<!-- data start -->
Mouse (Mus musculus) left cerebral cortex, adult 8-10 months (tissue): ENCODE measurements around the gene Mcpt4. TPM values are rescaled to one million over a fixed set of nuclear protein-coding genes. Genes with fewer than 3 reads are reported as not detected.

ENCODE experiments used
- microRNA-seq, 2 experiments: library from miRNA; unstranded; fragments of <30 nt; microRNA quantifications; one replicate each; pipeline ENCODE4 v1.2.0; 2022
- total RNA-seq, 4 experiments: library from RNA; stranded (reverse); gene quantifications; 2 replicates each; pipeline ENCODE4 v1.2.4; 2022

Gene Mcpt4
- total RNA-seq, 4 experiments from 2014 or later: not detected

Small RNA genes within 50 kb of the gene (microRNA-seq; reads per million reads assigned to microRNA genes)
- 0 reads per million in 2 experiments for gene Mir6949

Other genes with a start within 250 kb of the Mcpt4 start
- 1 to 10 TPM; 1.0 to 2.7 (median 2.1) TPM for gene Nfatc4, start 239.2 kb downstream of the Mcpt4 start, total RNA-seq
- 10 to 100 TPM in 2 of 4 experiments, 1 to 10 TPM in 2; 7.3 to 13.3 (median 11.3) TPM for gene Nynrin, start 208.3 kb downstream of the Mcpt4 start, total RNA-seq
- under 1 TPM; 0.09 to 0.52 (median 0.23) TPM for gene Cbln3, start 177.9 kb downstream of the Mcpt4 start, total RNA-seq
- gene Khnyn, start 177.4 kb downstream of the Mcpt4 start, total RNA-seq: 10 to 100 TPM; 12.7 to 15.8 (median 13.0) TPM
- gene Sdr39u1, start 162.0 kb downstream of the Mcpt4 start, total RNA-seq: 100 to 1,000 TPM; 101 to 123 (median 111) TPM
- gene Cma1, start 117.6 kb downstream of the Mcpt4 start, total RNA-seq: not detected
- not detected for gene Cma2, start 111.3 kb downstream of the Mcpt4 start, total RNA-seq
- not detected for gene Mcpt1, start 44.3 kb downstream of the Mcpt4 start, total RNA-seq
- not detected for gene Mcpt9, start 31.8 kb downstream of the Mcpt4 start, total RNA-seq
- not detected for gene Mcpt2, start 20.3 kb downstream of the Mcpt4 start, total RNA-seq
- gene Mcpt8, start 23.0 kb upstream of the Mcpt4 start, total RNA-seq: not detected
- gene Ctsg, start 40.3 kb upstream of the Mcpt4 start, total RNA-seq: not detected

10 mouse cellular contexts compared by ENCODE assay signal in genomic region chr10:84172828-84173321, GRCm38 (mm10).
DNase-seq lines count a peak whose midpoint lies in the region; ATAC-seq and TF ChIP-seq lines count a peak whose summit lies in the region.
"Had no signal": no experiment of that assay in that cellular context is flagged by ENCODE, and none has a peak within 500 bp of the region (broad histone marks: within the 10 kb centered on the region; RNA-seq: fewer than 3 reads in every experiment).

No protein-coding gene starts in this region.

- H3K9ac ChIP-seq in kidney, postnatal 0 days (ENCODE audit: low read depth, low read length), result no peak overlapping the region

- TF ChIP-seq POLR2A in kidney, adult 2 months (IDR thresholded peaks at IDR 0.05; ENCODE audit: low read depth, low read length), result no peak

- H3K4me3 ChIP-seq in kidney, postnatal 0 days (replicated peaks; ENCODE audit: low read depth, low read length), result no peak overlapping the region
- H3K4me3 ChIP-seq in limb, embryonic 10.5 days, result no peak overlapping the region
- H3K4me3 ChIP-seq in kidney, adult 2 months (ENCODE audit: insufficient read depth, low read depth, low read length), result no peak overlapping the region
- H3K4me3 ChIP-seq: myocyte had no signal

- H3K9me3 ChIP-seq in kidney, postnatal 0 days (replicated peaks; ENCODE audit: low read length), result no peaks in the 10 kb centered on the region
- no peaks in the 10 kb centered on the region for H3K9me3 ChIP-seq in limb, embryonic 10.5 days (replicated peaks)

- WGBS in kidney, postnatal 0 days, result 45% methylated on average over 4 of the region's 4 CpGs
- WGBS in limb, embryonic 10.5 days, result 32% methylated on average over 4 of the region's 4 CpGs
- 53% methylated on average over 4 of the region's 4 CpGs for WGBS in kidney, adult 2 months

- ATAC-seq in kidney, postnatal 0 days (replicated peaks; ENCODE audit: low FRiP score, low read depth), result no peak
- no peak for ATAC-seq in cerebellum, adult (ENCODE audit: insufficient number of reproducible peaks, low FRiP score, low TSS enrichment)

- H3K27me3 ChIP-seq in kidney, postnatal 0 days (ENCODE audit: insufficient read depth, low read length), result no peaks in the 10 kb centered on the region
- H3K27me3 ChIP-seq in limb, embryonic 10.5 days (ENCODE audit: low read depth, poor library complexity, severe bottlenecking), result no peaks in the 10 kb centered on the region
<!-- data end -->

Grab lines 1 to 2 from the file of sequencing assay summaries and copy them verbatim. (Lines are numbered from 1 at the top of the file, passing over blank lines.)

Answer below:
Mouse (Mus musculus) left cerebral cortex, adult 8-10 months (tissue): ENCODE measurements around the gene Mcpt4. TPM values are rescaled to one million over a fixed set of nuclear protein-coding genes. Genes with fewer than 3 reads are reported as not detected.

ENCODE experiments used